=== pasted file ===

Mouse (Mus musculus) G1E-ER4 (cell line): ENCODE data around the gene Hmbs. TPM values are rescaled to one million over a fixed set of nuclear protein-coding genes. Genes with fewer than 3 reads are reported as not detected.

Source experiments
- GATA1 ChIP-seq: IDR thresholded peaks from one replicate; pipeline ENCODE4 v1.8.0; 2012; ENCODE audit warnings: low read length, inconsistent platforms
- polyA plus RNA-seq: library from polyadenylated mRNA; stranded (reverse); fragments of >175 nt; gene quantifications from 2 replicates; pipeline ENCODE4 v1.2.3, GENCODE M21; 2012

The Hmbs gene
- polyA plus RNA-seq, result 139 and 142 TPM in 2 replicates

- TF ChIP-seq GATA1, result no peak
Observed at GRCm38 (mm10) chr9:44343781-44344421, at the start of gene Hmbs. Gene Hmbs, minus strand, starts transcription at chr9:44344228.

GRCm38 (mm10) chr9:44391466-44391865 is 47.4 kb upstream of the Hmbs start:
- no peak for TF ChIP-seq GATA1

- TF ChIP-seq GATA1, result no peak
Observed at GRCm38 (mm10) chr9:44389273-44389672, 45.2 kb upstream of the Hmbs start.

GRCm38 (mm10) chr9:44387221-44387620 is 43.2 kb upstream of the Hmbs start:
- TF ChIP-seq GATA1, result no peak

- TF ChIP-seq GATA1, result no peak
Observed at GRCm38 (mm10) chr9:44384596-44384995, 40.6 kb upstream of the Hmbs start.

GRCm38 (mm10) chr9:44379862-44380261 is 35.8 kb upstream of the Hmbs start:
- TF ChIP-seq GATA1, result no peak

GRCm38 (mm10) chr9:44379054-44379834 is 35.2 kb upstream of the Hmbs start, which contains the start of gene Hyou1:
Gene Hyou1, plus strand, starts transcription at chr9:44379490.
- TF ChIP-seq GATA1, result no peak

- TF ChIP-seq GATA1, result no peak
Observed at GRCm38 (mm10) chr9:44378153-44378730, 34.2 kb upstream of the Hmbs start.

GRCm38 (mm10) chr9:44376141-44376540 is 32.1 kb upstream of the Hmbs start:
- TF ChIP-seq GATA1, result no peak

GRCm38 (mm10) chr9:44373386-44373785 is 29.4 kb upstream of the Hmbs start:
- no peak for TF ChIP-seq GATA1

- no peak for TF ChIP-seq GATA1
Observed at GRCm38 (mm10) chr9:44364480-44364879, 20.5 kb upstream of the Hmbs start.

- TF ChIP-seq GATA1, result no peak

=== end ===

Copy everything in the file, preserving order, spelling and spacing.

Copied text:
Mouse (Mus musculus) G1E-ER4 (cell line): ENCODE data around the gene Hmbs. TPM values are rescaled to one million over a fixed set of nuclear protein-coding genes. Genes with fewer than 3 reads are reported as not detected.

Source experiments
- GATA1 ChIP-seq: IDR thresholded peaks from one replicate; pipeline ENCODE4 v1.8.0; 2012; ENCODE audit warnings: low read length, inconsistent platforms
- polyA plus RNA-seq: library from polyadenylated mRNA; stranded (reverse); fragments of >175 nt; gene quantifications from 2 replicates; pipeline ENCODE4 v1.2.3, GENCODE M21; 2012

The Hmbs gene
- polyA plus RNA-seq, result 139 and 142 TPM in 2 replicates

- TF ChIP-seq GATA1, result no peak
Observed at GRCm38 (mm10) chr9:44343781-44344421, at the start of gene Hmbs. Gene Hmbs, minus strand, starts transcription at chr9:44344228.

GRCm38 (mm10) chr9:44391466-44391865 is 47.4 kb upstream of the Hmbs start:
- no peak for TF ChIP-seq GATA1

- TF ChIP-seq GATA1, result no peak
Observed at GRCm38 (mm10) chr9:44389273-44389672, 45.2 kb upstream of the Hmbs start.

GRCm38 (mm10) chr9:44387221-44387620 is 43.2 kb upstream of the Hmbs start:
- TF ChIP-seq GATA1, result no peak

- TF ChIP-seq GATA1, result no peak
Observed at GRCm38 (mm10) chr9:44384596-44384995, 40.6 kb upstream of the Hmbs start.

GRCm38 (mm10) chr9:44379862-44380261 is 35.8 kb upstream of the Hmbs start:
- TF ChIP-seq GATA1, result no peak

GRCm38 (mm10) chr9:44379054-44379834 is 35.2 kb upstream of the Hmbs start, which contains the start of gene Hyou1:
Gene Hyou1, plus strand, starts transcription at chr9:44379490.
- TF ChIP-seq GATA1, result no peak

- TF ChIP-seq GATA1, result no peak
Observed at GRCm38 (mm10) chr9:44378153-44378730, 34.2 kb upstream of the Hmbs start.

GRCm38 (mm10) chr9:44376141-44376540 is 32.1 kb upstream of the Hmbs start:
- TF ChIP-seq GATA1, result no peak

GRCm38 (mm10) chr9:44373386-44373785 is 29.4 kb upstream of the Hmbs start:
- no peak for TF ChIP-seq GATA1

- no peak for TF ChIP-seq GATA1
Observed at GRCm38 (mm10) chr9:44364480-44364879, 20.5 kb upstream of the Hmbs start.

- TF ChIP-seq GATA1, result no peak